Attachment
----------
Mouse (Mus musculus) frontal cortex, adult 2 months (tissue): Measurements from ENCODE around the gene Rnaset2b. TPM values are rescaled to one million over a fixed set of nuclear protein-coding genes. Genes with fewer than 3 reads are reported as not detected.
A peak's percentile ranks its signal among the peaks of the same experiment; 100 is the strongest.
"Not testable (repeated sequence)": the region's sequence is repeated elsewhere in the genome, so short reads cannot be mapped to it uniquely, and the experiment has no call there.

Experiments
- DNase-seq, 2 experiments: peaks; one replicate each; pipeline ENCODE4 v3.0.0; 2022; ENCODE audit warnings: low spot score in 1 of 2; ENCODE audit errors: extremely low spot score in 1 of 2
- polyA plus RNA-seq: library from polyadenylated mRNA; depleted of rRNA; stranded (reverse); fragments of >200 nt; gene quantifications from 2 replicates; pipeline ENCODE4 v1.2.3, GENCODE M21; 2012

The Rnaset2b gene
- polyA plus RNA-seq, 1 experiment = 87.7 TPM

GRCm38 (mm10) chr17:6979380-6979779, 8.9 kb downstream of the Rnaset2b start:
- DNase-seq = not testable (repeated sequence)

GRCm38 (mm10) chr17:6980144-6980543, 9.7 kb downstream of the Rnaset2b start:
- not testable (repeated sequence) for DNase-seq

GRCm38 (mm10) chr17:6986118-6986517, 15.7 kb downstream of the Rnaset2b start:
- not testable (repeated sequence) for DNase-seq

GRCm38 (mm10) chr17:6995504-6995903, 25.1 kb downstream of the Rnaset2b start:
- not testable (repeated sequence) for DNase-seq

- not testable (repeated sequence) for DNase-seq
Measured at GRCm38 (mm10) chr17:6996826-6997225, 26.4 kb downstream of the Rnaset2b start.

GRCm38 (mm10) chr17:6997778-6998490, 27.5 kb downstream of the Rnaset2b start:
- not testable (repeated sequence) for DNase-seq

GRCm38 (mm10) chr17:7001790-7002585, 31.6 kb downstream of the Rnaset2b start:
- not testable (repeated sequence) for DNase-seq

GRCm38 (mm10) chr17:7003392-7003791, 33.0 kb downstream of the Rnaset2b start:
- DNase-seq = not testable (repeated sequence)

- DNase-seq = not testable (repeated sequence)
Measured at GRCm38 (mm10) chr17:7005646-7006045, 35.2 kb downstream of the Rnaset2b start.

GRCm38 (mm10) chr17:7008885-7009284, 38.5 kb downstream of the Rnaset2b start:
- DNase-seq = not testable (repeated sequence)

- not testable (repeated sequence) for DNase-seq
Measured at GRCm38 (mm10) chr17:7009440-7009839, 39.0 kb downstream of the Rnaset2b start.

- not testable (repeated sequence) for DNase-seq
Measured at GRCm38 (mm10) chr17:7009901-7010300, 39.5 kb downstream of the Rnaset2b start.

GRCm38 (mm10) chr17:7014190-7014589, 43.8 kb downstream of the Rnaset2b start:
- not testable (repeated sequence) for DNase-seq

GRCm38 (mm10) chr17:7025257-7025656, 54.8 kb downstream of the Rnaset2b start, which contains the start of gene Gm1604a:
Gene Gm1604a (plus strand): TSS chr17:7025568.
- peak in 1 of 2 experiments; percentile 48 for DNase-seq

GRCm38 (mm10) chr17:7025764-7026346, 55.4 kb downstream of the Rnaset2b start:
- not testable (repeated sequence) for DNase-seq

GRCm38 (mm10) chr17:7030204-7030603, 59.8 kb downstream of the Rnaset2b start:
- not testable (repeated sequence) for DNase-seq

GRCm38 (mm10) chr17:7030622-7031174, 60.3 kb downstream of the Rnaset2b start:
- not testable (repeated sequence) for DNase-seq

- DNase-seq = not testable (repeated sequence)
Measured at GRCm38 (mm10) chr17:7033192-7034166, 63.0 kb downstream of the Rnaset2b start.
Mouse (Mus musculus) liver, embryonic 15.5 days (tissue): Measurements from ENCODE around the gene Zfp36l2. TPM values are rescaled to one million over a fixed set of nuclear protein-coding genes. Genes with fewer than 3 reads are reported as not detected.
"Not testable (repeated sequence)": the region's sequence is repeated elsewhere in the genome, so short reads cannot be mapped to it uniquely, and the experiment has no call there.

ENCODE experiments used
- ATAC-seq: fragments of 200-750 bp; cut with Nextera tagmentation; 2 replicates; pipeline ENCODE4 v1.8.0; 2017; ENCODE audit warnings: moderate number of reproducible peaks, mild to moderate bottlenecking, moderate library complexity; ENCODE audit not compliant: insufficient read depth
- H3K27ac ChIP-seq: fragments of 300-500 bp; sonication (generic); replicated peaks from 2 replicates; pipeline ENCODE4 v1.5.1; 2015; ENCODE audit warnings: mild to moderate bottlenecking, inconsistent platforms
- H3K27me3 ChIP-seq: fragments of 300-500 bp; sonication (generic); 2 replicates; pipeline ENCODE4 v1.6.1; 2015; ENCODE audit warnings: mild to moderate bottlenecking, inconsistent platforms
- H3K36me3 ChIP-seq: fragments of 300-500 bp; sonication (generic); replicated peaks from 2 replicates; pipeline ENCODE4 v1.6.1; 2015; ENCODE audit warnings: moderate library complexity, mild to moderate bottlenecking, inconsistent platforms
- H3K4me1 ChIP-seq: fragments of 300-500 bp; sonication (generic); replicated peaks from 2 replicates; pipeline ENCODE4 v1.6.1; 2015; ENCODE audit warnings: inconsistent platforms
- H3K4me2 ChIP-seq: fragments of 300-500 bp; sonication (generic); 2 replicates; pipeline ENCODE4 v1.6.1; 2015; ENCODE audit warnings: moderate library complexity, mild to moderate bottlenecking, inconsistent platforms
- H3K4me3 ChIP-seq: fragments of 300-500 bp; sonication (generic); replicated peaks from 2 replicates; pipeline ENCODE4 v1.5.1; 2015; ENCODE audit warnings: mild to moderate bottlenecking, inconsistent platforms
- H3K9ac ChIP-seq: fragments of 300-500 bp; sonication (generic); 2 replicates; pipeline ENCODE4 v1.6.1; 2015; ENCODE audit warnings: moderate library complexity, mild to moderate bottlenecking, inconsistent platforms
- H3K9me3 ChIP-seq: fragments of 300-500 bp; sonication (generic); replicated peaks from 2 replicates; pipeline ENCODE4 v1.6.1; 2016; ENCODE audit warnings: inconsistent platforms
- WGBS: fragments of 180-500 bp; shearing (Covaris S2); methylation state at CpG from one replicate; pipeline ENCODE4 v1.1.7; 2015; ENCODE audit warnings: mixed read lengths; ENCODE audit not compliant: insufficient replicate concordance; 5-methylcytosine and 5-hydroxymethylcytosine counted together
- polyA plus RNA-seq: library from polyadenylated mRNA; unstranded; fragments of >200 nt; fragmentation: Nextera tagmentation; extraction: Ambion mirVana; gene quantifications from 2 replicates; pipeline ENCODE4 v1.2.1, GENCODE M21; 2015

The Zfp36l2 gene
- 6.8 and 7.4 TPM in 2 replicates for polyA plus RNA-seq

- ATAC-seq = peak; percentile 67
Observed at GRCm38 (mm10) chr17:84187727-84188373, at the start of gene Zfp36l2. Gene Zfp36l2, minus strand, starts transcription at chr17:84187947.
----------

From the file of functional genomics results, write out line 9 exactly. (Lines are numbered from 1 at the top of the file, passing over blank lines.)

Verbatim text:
GRCm38 (mm10) chr17:6979380-6979779, 8.9 kb downstream of the Rnaset2b start: